Dennis Leary is publishing a new book with the very clever title: Why We Suck: A Feel Good Guide to Staying Fat, Loud, Lazy and Stupid. Of course, this from a guy whose stand up shows have names like "No Cure for Cancer", so its par for the course, really. Yet there is a chapter in the book that has created quite the uproar, a chapter in which Mr. Leary weighs in on the uptick in the rate of autism diagnosis in the country. His take is this:
"There is a huge boom in autism right now because inattentive mothers and competitive dads want an explanation for why their dumb-ass kids can't compete academically, so they throw money into the happy laps of shrinks…to get back diagnoses that help explain away the deficiencies of their junior morons.
I don't give a [bleep] what these crackerjack whack jobs tell you—yer kid is NOT autistic. He's just stupid. Or lazy. Or both."
Well. I can see why thousands of parents of spectrum kids are outraged at the suggestion that their child's struggles, not to mention those of their whole family unit, is a result of self-absorbed and uncaring parents. The public outcry was followed by statements from Mr.Leary and his publicist that were presented as an apology:
"The bulk of the chapter deals with grown men who are either self-diagnosing themselves with low-level offshoots of the disease or wishing they could as a way to explain their failed careers and troublesome progeny.
Of course, this entire misunderstanding can be easily avoided simply by doing one thing—reading the book. Taking one or two sentences out of context— especially when it involves an entire chapter devoted to the subject—is unfair and ill-advised.
Too often in this country, everything gets reduced to simple sound bites and very very often those sound bites are not truly representative of an author or artist's point of view."
I can easily agree we can be easily provoked by the soundbites we are fed. What disturbs me is the suggestion that his ill-concieved "humor" about families dealing with autism will be made clear to me if I would just read the book. If I buy the book, and it still is not clear, do I get my money back? How is it only the inflamatory lines have appeared in mainstream media? I would have more readily embraced the idea that this was a true apology if the whole chapter had been offered up for a frame of reference, or at least a few more lines from it. Not the whole book; I know he wants to sell the book and defend his right to do so. I suppose he is also within his rights to say nasty things and not apologize at all. I wish he would try harder to redeem himself, because I almost feel like he insulted me twice: once for my inept parenting, and then again for taking his unpleasant words "out of context" and telling me that to do so is "unfair and ill-advised" . I just cannot fathom any context where those words would not insult me. Yes, the words from his book shocked and hurt me. They made me want to call him on the phone and say, listen, that's really not how it is for most of us. For most of us, it hurts and is hard and is scary, and our child's wiring was not our doing, but a biochemical anomaly. For most of us it has meant years, day after day, of a high intensity reality that often defies description. To have our daily lives made light of, dismissed, mocked, belittled...? Ok, that stings.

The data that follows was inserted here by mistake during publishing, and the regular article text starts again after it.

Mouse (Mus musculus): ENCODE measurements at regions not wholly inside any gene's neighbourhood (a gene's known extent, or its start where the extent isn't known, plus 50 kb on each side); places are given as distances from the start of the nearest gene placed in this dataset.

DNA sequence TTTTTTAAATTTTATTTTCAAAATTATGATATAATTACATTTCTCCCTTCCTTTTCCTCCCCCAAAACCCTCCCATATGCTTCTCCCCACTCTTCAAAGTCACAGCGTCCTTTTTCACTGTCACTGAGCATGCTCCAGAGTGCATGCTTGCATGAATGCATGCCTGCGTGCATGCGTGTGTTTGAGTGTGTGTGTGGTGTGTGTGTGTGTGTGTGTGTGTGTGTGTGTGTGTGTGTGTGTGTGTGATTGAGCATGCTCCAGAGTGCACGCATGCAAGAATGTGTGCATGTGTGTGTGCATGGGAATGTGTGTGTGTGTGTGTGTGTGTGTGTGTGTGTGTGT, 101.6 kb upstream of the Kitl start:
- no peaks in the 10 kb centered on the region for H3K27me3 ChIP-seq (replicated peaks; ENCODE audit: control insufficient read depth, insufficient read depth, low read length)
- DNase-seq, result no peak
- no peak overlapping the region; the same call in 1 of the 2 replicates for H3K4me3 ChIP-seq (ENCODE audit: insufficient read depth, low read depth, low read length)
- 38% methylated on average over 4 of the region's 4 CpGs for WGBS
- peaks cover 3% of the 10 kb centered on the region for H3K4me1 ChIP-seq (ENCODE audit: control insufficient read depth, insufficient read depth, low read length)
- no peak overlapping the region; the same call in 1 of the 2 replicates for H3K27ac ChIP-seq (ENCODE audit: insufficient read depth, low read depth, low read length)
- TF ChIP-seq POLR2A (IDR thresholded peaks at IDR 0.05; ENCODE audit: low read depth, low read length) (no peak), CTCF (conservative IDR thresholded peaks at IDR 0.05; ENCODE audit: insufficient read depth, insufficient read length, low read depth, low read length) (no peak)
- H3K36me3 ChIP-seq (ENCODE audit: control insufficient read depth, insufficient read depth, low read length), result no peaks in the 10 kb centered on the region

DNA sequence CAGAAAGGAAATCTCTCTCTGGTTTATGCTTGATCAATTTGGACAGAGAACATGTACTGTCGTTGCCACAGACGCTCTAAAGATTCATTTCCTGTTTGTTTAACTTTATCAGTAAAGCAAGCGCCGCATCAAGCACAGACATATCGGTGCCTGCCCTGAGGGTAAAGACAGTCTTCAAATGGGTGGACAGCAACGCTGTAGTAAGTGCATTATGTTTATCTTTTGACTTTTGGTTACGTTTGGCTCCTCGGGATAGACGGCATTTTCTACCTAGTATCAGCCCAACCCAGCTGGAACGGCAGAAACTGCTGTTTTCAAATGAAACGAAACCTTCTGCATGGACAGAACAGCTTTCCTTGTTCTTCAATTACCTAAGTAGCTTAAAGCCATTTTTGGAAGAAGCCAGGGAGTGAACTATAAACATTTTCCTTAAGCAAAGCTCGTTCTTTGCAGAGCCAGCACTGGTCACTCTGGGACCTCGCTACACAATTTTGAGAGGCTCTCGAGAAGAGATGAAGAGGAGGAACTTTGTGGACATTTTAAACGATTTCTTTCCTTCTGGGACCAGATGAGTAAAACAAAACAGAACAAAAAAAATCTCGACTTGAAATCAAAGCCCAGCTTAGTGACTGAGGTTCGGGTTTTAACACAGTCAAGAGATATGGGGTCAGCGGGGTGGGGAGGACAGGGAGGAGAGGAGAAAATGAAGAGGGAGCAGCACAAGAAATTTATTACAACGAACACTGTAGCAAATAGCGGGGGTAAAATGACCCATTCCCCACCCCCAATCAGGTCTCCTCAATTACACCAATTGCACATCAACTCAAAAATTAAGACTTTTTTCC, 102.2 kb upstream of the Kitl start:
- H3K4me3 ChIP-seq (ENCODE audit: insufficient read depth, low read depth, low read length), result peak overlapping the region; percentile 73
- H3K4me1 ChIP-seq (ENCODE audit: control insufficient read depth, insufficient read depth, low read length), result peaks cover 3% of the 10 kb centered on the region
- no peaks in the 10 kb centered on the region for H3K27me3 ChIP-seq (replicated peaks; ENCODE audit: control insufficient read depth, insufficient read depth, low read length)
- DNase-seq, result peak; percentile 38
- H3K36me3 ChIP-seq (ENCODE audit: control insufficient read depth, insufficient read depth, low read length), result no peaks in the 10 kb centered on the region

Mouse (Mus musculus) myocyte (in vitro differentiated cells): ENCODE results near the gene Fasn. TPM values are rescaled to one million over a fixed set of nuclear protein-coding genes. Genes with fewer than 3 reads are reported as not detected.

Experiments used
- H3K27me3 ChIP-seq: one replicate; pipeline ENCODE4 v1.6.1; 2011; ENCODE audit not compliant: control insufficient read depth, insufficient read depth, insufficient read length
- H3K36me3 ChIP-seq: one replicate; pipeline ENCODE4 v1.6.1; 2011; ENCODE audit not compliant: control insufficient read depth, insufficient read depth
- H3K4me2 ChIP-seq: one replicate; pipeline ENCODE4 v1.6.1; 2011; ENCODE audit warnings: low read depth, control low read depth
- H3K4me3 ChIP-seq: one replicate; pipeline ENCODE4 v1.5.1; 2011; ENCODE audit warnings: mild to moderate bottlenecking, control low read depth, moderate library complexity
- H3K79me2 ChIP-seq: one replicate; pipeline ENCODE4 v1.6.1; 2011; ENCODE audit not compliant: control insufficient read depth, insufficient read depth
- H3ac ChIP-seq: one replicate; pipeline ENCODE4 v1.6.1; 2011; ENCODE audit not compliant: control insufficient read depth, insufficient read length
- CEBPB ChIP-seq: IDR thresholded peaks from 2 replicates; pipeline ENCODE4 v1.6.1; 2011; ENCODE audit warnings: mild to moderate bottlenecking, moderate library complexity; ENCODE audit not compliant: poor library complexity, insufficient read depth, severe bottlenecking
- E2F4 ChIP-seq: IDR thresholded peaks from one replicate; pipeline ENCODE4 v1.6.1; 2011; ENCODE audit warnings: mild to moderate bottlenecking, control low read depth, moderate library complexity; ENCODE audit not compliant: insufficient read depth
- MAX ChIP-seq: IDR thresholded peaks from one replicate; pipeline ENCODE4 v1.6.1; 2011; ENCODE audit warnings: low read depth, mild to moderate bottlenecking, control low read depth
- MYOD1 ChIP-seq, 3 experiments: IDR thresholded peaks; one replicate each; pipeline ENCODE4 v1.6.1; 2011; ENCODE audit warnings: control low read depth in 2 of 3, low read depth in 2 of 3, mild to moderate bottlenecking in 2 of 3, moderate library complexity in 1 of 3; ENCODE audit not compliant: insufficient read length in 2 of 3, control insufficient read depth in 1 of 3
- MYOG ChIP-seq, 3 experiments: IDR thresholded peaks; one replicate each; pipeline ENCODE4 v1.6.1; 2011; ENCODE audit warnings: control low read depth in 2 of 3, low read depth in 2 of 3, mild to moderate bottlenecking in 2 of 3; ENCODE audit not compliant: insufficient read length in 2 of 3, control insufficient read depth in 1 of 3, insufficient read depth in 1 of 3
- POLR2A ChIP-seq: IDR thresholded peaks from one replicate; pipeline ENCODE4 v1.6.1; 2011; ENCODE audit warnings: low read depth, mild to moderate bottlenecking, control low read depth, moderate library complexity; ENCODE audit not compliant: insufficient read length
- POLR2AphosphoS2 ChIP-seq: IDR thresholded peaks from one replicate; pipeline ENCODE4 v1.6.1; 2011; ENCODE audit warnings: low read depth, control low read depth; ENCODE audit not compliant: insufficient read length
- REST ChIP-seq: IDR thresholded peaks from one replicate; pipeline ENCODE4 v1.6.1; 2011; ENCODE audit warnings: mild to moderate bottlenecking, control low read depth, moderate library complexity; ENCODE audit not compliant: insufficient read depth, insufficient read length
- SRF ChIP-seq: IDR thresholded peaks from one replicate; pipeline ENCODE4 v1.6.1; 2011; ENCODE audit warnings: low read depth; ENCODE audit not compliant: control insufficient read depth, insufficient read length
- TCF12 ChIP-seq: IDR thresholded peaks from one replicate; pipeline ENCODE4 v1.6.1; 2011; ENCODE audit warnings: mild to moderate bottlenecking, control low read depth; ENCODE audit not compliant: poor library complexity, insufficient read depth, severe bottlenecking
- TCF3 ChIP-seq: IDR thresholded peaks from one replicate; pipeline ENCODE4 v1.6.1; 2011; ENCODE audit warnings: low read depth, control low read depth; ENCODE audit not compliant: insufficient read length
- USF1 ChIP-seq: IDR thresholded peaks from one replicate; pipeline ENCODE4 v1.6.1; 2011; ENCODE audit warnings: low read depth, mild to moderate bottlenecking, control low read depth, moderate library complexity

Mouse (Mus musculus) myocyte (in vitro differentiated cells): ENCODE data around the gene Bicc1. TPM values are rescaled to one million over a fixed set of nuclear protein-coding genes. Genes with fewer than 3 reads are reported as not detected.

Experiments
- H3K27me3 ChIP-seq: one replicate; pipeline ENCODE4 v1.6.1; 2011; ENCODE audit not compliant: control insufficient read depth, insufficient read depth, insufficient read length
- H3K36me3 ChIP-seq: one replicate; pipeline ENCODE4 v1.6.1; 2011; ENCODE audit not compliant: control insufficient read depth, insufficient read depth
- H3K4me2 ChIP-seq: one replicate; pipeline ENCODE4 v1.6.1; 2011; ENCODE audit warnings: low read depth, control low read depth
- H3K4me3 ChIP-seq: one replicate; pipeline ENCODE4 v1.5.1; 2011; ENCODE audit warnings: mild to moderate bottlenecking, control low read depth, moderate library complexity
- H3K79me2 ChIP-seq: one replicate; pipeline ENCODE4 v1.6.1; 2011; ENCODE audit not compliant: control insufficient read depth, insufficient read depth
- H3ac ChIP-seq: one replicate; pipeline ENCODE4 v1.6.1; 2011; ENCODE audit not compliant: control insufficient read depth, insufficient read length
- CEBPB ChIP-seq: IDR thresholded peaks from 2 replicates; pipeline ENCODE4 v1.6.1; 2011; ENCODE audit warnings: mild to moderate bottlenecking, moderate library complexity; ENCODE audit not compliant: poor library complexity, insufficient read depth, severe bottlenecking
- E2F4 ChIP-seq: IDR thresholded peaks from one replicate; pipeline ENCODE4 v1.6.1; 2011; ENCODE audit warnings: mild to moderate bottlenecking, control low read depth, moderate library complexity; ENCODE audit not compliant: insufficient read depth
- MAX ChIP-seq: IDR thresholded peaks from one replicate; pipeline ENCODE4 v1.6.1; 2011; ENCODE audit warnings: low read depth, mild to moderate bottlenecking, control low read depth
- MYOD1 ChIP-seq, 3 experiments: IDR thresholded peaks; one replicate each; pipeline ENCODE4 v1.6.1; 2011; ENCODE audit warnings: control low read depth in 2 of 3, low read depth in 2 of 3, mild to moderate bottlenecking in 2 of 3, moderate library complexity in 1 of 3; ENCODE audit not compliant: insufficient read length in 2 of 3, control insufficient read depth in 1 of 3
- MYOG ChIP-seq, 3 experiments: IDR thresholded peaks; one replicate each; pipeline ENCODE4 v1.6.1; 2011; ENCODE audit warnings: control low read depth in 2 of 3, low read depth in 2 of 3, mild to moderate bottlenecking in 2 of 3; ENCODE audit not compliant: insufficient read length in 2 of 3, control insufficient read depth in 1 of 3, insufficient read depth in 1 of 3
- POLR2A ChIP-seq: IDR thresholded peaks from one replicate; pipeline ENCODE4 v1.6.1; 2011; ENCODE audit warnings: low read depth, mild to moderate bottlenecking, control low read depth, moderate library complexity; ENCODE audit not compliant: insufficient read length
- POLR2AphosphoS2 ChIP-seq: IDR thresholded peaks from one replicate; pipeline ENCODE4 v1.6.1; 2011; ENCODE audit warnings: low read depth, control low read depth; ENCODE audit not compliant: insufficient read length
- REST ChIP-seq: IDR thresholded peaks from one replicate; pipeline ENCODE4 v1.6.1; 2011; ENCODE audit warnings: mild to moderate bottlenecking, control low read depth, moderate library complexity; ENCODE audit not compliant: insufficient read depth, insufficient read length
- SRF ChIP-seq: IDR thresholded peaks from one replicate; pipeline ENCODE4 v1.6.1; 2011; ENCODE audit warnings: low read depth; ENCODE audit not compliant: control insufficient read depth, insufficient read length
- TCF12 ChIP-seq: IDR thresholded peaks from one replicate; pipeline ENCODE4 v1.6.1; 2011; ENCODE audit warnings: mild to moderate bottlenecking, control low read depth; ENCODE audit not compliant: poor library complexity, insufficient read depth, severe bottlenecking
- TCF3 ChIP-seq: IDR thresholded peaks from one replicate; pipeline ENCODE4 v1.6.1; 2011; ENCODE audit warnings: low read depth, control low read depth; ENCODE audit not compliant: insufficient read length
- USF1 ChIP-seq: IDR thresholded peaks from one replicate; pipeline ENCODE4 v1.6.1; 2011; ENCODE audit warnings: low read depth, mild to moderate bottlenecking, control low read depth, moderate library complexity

What also bothers me is this. Mr.Leary is an abrasive, insenstive comic, and that is his approach to the medium... but he's also smart enough to know this chapter would be focused on by insulted and angry families, as well as folks who doubt the veracity of the autism diagnosis. He could easily bank on the media and the public to shine a light on his book either way, and here it is, in the spotlight. The statements made in the book seem calculated to go beyond "rub-you-the-wrong-way" comedy and into a highly manipulative zone. Provocative comedy is nothing new, but this smacks of a devious way of securing free publicity, not a sincere desire to get people thinking about Autism more critically. What disappoints me, too, is that I had a lot of appreciation for Mr.Leary before, for his community involvement and his comedy, but I lost that when he chose to present Autism to his readership in such an ugly manner. I am sad about that.
I do not know the exact cause of my son's autism, but I do know it is not due to my parenting skills. I also know it is the strength of my parenting skills that will help him successfully live as an autist in a neurotypical world. Believe me, I never dreamed I would be facing such a task as a mom. I thought I had signed up for the perils of plain ol' Mommyhood. As an added adventure, I got a special kid did not come with special training classes for mom! Every day brings challenges, but we face them, do our best.
I take my job seriously, but still have a sense of humor. I enjoyed a lot of Mr.Leary's material. This, sadly, never evolved past meanspirited into funny. And I am thinking no apology can ever get it there.